Neuro-linguistic programming (NLP) is an approach to psychotherapy and organizational change based on "a model of interpersonal communication chiefly concerned with the relationship between successful patterns of behaviour and the subjective experiences (esp. patterns of thought) underlying them" and "a system of alternative therapy based on this which seeks to educate people in self-awareness and effective communication, and to change their patterns of mental and emotional behaviour". The term "Neuro-Linguistic Programming" refers to a stated connection between the neurological processes ("neuro"), language ("linguistic") and behavioral patterns that have been learned through experience ("programming") and can be organized to achieve specific goals in life.
Bandler and Grinder say that NLP is capable of addressing problems such as phobias, depression, habit disorder, psychosomatic illnesses, and learning disorders, and helps people attain fuller and richer lives". Bandler and Grinder claimed that if the effective patterns of behaviour of exceptional people could be modeled then these patterns could be acquired by others. NLP has been adopted by private therapists, including hypnotherapists, and those who undertake training in NLP and apply it to their practice. It has also been promoted as a "science of excellence", and applied within management training, life coaching, alternative medicine, large group awareness training, and the self-help industry.
According to one study by Steinbach (1984), a classic interaction in NLP can be understood in terms of several major stages including establishing rapport, gathering information about a problem state and desired goals, using specific tools and techniques to make interventions, and integrating proposed changes into the client's life. The entire process is guided by the non-verbal responses of the client. The first is the act of establishing and maintaining rapport between the practitioner and the client which is achieved through pacing and leading the verbal (e.g. sensory predicates and keywords) and non-verbal behaviour (e.g. matching and mirroring non-verbal behavior, or responding to eye movements - see chart) of the client.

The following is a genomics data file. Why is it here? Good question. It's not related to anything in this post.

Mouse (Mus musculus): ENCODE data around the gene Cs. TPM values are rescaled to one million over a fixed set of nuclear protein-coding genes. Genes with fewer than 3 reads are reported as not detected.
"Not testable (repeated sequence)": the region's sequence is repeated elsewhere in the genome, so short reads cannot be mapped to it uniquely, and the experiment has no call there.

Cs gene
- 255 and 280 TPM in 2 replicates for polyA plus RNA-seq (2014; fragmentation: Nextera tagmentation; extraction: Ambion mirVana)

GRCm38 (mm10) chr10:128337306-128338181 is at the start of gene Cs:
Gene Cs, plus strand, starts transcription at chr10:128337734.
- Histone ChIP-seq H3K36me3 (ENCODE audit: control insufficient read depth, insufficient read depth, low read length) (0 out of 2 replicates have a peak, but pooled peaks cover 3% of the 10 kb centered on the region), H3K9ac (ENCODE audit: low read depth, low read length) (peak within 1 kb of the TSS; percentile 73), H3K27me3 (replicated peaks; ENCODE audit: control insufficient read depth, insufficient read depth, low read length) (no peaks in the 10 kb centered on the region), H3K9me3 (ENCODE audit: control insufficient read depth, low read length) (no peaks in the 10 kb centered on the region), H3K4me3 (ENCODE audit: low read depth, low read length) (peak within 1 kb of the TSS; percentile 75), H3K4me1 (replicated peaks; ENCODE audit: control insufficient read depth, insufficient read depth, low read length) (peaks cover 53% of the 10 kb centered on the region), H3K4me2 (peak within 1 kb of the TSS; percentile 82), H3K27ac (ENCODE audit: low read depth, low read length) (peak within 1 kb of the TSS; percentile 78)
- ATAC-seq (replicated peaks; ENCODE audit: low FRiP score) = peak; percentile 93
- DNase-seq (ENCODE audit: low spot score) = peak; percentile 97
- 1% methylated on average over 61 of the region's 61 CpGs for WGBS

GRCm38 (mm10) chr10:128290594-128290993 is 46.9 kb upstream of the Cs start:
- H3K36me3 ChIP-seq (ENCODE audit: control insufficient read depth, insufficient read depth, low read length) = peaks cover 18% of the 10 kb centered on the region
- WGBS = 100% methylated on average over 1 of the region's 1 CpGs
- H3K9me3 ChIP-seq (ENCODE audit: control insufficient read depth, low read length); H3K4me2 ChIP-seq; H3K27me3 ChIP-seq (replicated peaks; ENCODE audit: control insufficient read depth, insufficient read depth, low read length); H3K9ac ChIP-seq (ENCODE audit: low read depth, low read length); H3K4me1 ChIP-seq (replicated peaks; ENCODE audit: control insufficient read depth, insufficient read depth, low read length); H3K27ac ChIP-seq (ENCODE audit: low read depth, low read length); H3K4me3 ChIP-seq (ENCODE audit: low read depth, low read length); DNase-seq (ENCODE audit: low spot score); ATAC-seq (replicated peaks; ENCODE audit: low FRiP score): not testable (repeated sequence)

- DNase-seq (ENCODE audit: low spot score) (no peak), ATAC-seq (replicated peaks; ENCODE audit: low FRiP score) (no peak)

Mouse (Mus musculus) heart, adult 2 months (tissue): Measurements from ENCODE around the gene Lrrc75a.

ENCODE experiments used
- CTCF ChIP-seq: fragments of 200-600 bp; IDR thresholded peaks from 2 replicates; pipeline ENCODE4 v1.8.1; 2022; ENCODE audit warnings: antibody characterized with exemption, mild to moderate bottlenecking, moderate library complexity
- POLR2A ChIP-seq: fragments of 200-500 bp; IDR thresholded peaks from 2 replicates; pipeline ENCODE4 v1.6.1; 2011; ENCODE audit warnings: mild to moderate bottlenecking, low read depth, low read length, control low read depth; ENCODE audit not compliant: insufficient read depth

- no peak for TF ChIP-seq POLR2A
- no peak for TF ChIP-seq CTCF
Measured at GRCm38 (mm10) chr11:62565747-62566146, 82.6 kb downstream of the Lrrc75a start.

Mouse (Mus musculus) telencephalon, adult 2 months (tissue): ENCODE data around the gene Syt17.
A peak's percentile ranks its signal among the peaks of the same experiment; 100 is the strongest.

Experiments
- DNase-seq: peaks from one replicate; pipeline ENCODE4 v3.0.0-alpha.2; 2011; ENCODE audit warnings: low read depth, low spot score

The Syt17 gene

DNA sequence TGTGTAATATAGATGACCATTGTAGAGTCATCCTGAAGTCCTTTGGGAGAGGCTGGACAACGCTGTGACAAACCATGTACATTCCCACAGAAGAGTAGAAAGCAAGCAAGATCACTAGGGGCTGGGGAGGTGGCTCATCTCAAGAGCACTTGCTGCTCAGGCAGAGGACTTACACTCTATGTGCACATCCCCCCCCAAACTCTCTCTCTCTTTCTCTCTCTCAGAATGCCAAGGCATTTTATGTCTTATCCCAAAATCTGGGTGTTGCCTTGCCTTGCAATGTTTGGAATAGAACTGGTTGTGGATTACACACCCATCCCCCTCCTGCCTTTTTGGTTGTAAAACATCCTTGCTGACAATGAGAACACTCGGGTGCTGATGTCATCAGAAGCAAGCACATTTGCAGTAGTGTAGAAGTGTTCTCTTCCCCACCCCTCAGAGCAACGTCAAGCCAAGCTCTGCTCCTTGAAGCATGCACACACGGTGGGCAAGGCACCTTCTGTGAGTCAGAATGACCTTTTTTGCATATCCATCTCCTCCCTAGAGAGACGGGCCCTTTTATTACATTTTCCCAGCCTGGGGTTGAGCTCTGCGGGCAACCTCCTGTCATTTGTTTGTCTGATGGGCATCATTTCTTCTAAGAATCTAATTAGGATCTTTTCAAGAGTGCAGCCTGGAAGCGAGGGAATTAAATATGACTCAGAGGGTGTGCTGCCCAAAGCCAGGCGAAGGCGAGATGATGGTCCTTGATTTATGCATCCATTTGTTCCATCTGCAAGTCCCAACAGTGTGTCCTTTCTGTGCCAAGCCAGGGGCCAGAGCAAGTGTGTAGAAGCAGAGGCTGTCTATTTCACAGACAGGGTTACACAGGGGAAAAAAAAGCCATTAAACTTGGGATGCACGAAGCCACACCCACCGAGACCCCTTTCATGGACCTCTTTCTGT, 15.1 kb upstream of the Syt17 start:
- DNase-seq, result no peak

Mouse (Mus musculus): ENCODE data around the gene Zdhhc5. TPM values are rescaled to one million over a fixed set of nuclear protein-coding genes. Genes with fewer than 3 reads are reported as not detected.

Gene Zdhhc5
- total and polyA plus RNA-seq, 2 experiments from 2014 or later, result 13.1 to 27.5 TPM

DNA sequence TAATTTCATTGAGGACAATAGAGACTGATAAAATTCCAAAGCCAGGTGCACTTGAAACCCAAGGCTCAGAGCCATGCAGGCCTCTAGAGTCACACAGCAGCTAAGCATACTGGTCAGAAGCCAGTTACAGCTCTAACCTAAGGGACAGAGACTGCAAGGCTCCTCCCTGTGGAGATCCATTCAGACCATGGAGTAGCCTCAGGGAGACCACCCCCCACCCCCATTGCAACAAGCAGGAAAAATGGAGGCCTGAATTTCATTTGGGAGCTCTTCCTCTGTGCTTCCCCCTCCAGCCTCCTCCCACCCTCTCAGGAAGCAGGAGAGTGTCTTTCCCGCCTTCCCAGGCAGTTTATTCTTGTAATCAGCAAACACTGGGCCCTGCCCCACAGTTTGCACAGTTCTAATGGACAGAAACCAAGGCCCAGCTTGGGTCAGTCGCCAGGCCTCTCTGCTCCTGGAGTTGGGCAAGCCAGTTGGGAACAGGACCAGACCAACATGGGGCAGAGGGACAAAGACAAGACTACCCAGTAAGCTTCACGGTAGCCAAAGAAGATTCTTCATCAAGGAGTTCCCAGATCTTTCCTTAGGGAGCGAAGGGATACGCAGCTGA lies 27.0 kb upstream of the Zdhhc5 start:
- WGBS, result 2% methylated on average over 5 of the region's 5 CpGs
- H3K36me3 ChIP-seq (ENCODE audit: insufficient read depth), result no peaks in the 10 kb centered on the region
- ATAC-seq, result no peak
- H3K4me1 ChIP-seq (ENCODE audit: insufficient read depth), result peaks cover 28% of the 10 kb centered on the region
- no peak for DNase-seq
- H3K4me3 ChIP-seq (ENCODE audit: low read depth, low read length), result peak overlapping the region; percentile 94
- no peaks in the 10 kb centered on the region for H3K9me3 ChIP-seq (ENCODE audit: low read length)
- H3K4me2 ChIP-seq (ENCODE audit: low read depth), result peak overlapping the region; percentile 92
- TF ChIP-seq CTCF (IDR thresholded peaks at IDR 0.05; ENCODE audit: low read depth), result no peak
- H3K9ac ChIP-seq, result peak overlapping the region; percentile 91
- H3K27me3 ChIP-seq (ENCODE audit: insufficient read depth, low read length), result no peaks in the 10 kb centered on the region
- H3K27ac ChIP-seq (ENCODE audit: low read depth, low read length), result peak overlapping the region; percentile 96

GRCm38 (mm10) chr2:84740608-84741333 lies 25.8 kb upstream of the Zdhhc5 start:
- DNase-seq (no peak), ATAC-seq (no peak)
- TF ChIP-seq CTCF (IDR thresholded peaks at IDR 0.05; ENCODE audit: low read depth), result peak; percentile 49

An "eye accessing cue chart" as it appears in Bandler & Grinder's Frog into Princes (1979)
Once rapport is established, the practitioner may gather information (e.g. using the meta model questions) about the client's present state as well help the client define a desired state or goal for the interaction. The practitioner pays particular attention to the verbal and non-verbal responses as the client defines the present state and desired state and any resources that may be required to bridge the gap. The client is typically encouraged to consider the consequences of the desired outcome may have on his or her personal or professional life and relationships taking into account any positive intentions of any problems that may arise (i.e. ecological check). Fourth, assisting the client in achieving the desired outcomes by using certain tools and techniques to change internal representations and responses to stimuli in the world. Other tools and techniques include indirect suggestion from the Milton model, reframing, and submodalities. Finally, the changes are "future paced" by helping the client to mentally rehearse and integrate the changes into the his or her life. For example, the client may be asked to "step into the future" and represent (mentally see, hear and feel) what it is like having already achieved the outcome.